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Screenshot Core Java 2: Volume I - Fundamentals

Table of Contents
 3.  Fundamental Programming Structures in Java


Assignments and Initializations

After you declare a variable, you must explicitly initialize it by means of an assignment statement—you can never use the values of uninitialized variables. You assign to a previously declared variable using the variable name on the left, an equal sign (=), and then some Java expression that has an appropriate value on the right.

int vacationDays; // this is a declaration vacationDays = 12; // this is an assignment


Here's an example of an assignment to a character variable:

char yesChar;
yesChar = 'Y';


One nice feature of Java is the ability to both declare and initialize a variable on the same line. For example:

int vacationDays = 12; // this is an initialization


Finally, in Java you can put declarations anywhere in your code. For example, the following is valid code in Java:

double salary = 65000.0;
System.out.println(salary);
int vacationDays = 12; // ok to declare variable here


Of course, you cannot declare two variables with the same name in the same scope.

Java graphics cplus_icon.gif

C and C++ distinguish between the declaration and definition of variables. For example,

int i = 10;


is a definition, whereas

extern int i;


is a declaration. In Java, there are no declarations that are separate from definitions.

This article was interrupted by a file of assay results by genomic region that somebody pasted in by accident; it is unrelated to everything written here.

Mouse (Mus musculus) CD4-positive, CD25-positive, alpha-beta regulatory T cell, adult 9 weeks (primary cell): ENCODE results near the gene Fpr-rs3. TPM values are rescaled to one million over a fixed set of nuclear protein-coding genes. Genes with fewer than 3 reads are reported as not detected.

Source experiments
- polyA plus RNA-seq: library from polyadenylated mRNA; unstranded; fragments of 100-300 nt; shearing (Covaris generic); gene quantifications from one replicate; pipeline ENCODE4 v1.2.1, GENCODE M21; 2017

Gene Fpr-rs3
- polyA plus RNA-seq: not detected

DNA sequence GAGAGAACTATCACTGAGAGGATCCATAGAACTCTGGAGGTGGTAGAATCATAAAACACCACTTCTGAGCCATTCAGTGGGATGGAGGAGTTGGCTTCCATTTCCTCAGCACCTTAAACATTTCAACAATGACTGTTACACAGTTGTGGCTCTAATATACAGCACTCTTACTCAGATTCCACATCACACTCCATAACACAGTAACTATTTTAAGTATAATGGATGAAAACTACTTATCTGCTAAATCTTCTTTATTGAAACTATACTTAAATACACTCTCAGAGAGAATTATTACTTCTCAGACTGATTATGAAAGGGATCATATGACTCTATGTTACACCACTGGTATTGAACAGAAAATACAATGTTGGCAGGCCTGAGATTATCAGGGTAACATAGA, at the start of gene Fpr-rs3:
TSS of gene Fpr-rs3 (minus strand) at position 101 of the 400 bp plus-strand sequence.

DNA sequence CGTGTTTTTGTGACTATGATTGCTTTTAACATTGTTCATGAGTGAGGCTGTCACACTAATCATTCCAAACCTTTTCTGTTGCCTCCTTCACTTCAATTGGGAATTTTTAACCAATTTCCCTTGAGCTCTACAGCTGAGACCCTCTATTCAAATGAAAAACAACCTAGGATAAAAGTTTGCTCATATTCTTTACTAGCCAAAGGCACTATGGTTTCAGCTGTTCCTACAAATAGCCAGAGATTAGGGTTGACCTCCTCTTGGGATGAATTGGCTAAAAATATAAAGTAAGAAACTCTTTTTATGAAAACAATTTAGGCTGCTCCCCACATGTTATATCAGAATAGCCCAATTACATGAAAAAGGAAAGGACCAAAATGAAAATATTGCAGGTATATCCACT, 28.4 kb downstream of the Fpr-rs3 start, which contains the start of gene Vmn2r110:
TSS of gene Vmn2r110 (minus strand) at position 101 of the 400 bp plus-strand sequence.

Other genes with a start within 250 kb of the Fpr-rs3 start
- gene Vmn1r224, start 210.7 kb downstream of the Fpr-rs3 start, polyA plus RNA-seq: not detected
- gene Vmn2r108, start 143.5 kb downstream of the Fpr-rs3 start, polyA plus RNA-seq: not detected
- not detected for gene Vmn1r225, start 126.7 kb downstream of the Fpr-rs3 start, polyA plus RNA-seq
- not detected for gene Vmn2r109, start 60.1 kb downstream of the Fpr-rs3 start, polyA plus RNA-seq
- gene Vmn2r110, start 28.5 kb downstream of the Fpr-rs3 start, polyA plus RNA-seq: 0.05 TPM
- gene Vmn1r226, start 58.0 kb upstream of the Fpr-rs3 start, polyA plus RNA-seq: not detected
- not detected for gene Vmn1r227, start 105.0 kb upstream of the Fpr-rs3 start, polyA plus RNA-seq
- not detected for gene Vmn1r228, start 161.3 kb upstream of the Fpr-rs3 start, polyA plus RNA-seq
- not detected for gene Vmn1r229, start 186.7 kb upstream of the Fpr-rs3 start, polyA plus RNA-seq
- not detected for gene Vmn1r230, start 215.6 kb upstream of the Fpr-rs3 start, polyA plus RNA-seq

Constants

In Java, you use the keyword final to denote a constant. For example,

public class Constants
{
 public static void main(String[] args)
 {
 final double CM_PER_INCH = 2.54;
 double paperWidth = 8.5;
 double paperHeight = 11;
 System.out.println("Paper size in centimeter: "
 + paperWidth * CM_PER_INCH + " by "
 + paperHeight * CM_PER_INCH);
 }
}


The keyword final indicates that you can assign to the variable once, then its value is set once and for all. It is customary to name constants in all upper case. It is probably more common in Java to want a constant that is available to multiple methods inside a single class. These are usually called class constants. You set up a class constant with the keywords static final. Here is an example of using a class constant:

public class Constants2
{
 public static final double CM_PER_INCH = 2.54;;
 public static void main(String[] args)
 {
 double paperWidth = 8.5;
 double paperHeight = 11;
 System.out.println("Paper size in centimeter: "
 + paperWidth * CM_PER_INCH + " by "
 + paperHeight * CM_PER_INCH);
 }
}


Note that the definition of the class constant appears outside the main method. Thus, the constant can also be used in other methods of the same class. Furthermore, if (as in our example) the constant is declared public, methods of other classes can also use the constant—in our example, as Constants2.CM_PER_INCH.

Java graphics cplus_icon.gif

const is a reserved Java keyword, but it is not currently used for anything. You must use final for a constant.

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